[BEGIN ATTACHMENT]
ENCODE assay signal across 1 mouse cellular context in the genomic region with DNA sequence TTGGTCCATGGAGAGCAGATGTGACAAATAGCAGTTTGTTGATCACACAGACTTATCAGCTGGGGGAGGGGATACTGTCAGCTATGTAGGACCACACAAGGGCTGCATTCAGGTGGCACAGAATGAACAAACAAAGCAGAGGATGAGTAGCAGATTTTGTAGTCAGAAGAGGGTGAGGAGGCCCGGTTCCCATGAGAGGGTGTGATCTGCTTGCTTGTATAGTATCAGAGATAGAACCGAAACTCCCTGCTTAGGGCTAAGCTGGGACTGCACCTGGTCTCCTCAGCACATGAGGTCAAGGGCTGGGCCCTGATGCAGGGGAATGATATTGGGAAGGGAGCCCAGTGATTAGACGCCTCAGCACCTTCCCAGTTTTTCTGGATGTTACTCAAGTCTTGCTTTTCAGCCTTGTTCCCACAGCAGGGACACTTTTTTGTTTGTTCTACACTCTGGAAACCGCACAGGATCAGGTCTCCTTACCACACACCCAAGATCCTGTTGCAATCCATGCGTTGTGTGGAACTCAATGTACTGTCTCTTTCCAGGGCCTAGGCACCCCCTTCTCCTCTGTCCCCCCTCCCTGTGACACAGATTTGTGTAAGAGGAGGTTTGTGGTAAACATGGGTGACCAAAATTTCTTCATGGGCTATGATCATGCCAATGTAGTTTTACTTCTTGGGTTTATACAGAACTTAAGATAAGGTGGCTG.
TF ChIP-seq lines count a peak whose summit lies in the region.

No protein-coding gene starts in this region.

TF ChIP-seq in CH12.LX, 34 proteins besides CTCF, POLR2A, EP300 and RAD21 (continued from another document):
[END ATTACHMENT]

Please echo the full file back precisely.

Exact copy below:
ENCODE assay signal across 1 mouse cellular context in the genomic region with DNA sequence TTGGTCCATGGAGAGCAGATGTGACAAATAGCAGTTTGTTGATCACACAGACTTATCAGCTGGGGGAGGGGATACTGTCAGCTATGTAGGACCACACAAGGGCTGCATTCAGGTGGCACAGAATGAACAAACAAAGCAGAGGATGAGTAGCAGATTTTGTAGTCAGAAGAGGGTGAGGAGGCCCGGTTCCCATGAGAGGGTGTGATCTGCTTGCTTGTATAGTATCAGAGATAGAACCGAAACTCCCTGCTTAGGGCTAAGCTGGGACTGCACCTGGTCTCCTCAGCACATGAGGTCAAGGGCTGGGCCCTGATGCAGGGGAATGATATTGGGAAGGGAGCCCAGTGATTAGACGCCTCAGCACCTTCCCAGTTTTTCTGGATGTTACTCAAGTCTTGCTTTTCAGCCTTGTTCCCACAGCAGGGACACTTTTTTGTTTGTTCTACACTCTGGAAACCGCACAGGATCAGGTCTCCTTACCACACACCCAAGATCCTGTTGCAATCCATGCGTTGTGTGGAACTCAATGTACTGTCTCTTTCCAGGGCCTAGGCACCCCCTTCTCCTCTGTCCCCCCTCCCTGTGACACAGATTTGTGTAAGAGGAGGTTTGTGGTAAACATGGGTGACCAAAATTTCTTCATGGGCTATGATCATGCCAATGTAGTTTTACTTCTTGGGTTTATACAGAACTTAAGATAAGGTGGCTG.
TF ChIP-seq lines count a peak whose summit lies in the region.

No protein-coding gene starts in this region.

TF ChIP-seq in CH12.LX, 34 proteins besides CTCF, POLR2A, EP300 and RAD21 (continued from another document):